Professional fakes charge $150/hour to appear on job interviews

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Professional fakes charge $150/hour to appear on job interviews
Professional fakes charge 0/hour to appear on job interviews


  • The job interview scheme is on the rise, where candidates hire proxies to stand in for them.
  • Reasons for proxies range from nervousness or insufficient qualifications to criminals trying to steal data.
  • Some “professional” proxies charge up to $150 an hour to conduct job interviews.

Some job seekers hire proxies to sit in on job interviews for them — and even pay up to $150 an hour for one.

In a recent internal investigation into the increasingly fashionable bait-and-switch job interview, a “professional” job interview proxy who uses a website to book clients and keeps a Google Driver folder of past video interviews, said he charges clients $150 an hour.

The proxy was approached by Aamil Karimi, who works at cyber security firm Optiv as a chief intelligence analyst. Karimi, who posed as a job seeker to speak with the proxy, told Insider’s Rob Price that the “bait and switch” trend has increased due to more work-from-home jobs and overseas hiring.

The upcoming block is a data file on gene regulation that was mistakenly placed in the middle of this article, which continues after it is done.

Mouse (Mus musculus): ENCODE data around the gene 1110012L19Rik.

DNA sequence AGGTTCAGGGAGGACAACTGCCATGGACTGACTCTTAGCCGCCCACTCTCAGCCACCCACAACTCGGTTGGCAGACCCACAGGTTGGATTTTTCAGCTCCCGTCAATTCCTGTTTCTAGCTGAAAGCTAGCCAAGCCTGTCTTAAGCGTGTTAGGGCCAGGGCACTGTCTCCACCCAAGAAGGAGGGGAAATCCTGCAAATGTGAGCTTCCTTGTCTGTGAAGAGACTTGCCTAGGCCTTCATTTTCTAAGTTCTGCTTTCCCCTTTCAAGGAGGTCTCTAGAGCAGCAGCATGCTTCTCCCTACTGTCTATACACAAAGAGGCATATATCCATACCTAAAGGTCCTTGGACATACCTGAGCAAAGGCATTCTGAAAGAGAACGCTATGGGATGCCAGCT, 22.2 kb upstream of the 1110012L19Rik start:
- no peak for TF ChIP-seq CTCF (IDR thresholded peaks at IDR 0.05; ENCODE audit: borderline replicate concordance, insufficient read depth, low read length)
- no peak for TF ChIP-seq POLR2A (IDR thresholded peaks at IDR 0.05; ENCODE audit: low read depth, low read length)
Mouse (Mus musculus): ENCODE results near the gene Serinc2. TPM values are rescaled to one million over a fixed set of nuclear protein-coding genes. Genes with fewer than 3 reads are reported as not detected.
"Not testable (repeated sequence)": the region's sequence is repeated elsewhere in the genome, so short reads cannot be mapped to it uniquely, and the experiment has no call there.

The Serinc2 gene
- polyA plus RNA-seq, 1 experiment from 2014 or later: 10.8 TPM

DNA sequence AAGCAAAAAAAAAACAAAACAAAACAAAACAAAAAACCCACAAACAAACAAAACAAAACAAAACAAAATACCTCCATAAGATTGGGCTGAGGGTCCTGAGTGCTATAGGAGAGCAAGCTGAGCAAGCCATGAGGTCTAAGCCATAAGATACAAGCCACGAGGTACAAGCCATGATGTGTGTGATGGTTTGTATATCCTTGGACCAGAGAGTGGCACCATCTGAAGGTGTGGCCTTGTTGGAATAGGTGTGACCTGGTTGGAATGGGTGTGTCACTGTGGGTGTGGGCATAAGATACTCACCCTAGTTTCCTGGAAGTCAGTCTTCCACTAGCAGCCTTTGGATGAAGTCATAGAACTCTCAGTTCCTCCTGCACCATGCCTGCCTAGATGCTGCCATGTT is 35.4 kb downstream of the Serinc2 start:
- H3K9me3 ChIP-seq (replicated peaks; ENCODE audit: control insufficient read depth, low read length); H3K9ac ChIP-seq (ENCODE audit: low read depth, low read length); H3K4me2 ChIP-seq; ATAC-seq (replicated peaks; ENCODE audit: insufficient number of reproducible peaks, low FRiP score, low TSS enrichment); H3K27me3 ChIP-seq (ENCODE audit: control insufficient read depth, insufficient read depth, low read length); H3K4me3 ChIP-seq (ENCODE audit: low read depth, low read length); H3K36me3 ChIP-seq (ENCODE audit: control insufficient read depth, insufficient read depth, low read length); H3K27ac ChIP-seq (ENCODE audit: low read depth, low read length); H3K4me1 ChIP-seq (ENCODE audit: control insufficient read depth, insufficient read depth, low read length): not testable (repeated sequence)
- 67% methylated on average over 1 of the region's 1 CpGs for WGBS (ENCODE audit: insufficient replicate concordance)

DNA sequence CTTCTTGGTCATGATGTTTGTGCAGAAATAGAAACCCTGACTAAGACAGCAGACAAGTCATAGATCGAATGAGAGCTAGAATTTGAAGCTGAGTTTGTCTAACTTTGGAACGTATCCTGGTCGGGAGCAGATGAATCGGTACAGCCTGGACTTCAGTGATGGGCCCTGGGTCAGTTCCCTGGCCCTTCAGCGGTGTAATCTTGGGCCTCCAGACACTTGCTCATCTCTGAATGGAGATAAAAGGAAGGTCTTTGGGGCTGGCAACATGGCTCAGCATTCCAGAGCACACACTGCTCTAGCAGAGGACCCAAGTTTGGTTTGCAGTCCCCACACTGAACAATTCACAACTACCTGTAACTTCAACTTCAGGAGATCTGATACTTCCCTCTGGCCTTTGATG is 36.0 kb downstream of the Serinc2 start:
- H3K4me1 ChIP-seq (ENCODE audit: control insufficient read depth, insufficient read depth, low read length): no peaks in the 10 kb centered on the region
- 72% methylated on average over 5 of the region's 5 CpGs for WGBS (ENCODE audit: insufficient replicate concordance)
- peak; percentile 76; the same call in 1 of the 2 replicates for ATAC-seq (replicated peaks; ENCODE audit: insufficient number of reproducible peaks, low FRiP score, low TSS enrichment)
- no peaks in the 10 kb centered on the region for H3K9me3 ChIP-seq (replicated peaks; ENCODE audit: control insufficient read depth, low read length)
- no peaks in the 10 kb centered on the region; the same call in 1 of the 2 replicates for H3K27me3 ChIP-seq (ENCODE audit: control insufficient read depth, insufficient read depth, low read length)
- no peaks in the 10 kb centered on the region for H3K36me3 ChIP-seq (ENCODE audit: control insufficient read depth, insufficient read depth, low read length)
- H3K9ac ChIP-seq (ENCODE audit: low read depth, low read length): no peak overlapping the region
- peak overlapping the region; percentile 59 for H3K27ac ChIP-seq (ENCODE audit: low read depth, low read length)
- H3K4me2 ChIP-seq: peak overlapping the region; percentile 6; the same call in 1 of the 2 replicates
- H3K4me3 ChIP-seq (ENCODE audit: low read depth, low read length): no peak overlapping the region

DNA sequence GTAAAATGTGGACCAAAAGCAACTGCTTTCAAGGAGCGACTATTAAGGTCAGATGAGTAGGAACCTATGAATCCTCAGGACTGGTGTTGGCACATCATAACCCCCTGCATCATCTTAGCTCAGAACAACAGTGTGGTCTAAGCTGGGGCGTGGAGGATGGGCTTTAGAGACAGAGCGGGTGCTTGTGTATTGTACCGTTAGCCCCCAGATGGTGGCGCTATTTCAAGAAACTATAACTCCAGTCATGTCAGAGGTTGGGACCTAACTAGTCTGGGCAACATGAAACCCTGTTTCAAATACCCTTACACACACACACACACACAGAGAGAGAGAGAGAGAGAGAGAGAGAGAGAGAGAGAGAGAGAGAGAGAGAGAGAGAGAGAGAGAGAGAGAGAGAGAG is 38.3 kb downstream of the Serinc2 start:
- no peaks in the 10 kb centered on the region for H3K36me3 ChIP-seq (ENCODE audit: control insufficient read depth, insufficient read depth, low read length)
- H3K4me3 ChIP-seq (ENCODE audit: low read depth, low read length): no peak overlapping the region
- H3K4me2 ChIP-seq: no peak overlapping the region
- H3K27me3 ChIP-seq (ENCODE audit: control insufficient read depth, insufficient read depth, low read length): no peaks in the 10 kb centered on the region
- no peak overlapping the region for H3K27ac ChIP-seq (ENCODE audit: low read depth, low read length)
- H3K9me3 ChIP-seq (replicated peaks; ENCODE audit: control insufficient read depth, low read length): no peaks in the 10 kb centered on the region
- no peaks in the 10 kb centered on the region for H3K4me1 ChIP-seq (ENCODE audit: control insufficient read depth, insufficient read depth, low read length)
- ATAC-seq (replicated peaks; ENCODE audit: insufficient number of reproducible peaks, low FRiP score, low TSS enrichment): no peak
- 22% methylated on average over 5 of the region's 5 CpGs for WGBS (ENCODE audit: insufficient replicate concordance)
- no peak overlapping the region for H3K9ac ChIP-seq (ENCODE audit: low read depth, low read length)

A bait-and-switch interview works like this: a job applicant hires someone else to pretend to be them at a job interview in hopes of securing the job. When the work begins, the person who hired the proxy is the one who reports to work.

In his investigation of the trend, Price explores the many reasons why someone would want to hire a stand-in for a job interview. Maybe the person is “awkward or nervous” or doesn’t quite have the language skills to present themselves well. Most of the time, Price writes, the candidate is simply underqualified or unqualified for the job they want.

According to the investigation, most areas where the trend is observed are non-managerial and non-creative. And in the IT field, where many of the proxies get job candidates, these fake employees get access to important information that could harm the company’s reputation or customers.

With an increasing number of job interviews conducted over the phone or video chat because of remote work environments, the “bait and switch” trend is becoming easier, experts told Price.

Read the full investigation here.


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